This article reminds me of a bit of family history. Why? Because my Dad didn't like any of the "Hallmark Holidays," those events that were driven mostly by American corporate greed and sold to us as obligations to people we love (Mother's Day, Father's Day, etc.). My Dad wished his mother a happy mother's day on his birthday every year. He felt that that had some meaning, while the "official" day was artificial.
But he always observed the official Mother's Day when it came to my Mom. I never questioned why. I guess I figured he was going along with me and my brothers. Little did I know that there was a family secret lurking there. I don't know if I ever shared this story on here, and now seems a fitting time.
My parents' anniversary was August 28th. I knew it by heart.
When my Dad died, in the middle of the night, the way such things often happen, I rushed over to be at my Mom's side. I was with my brothers and some other family members, and we were trying to comfort my Mom, as she had just lost the love of her life and was truly devastated.
We were talking about all of the wonderful years. Among other things, we talked about their nearly 43 years of marriage. "Next month," my Mom said. Now, this was April, and you will recall that I said they were married in August. So I, figuring Mom was overwrought and a bit lost, said, "well, not next month, Mom, but soon." And she repeated that the following month would mark 43 years.
Now, someone with a bit more diplomatic sense would have shut up, but I guess I lacked that. Besides, this was getting weird and baffling. Mom couldn't have been that confused. As it happens, she wasn't confused at all.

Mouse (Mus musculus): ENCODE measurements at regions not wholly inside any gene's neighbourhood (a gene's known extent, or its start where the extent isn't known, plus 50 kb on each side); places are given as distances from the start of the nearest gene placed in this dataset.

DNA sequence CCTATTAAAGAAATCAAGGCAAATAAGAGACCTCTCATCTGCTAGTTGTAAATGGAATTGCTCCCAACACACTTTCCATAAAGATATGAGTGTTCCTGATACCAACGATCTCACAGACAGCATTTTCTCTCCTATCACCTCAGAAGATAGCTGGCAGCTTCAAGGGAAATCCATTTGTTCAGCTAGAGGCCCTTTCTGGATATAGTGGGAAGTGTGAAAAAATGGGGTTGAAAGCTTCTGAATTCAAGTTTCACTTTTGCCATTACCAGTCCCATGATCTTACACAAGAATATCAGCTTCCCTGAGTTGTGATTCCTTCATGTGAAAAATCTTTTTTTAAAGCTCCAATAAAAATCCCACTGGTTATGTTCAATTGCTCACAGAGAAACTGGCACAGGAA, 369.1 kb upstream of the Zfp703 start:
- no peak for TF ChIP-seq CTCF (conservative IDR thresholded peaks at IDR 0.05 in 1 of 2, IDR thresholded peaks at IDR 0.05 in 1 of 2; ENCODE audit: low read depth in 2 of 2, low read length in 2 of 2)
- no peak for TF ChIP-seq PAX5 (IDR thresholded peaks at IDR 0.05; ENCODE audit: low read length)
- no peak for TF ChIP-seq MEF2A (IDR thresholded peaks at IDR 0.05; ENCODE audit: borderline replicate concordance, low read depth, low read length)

I said, "Mom, it's April. Your anniversary is August 28th." She shook her head, no. "May 26th."
May 26th? What?
A little background: my Dad was from a relatively well-off family. Not wealthy, but really living the American dream. My grandfather had come over on a boat from Europe, worked his butt off, and they were living a very nice life. My Mom, on the other hand, was from a poor family. They were living in tenement housing on the lower east side of Manhattan. Her father also worked his butt off, but they didn't have much.
My Mom and Dad met and fell in love. My Dad's parents did not approve. They had another girl in mind. Someone from the right kind of family. But my Dad had no intention of going along. He loved my Mom, and nothing was going to stop them. Little did I know the lengths they'd gone to in order to make sure they wouldn't be stopped.
What I learned on that terrible day 10 years ago is that my parents had eloped. I also learned that it had remained a secret for 43 years. "Don't tell Nan," my Mom said. Nan was my paternal grandmother. She had the misfortune of outliving my Dad, and my Mom said there was no point in her knowing. It would just upset her more. That probably was right, so I kept it to myself.
After my Mom died, when I went through her papers, I found both Ketubahs (the Ketubah is the Jewish marriage license). Apparently, if my Dad had been pushed into a corner by my grandparents, he was going to tell them it was too late. They already were married.
This also explained a couple of things. As my Mom asked me that morning, "Didn't you ever wonder why Dad always gave me such nice Mother's Day gifts?" Hmmm.
It also clicked with something else. When I was graduated from college, the day was May 26th. I remember my Mom saying something about May 26th being a great day or words to that effect. When I asked what she meant by that, she changed the subject. I finally had the explanation!
This was one of the most romantic stories I had heard. They had eloped but kept it secret for all those years, making sure that nothing would stand in the way of their love!
Happy Mother's Day, Mom! I miss you!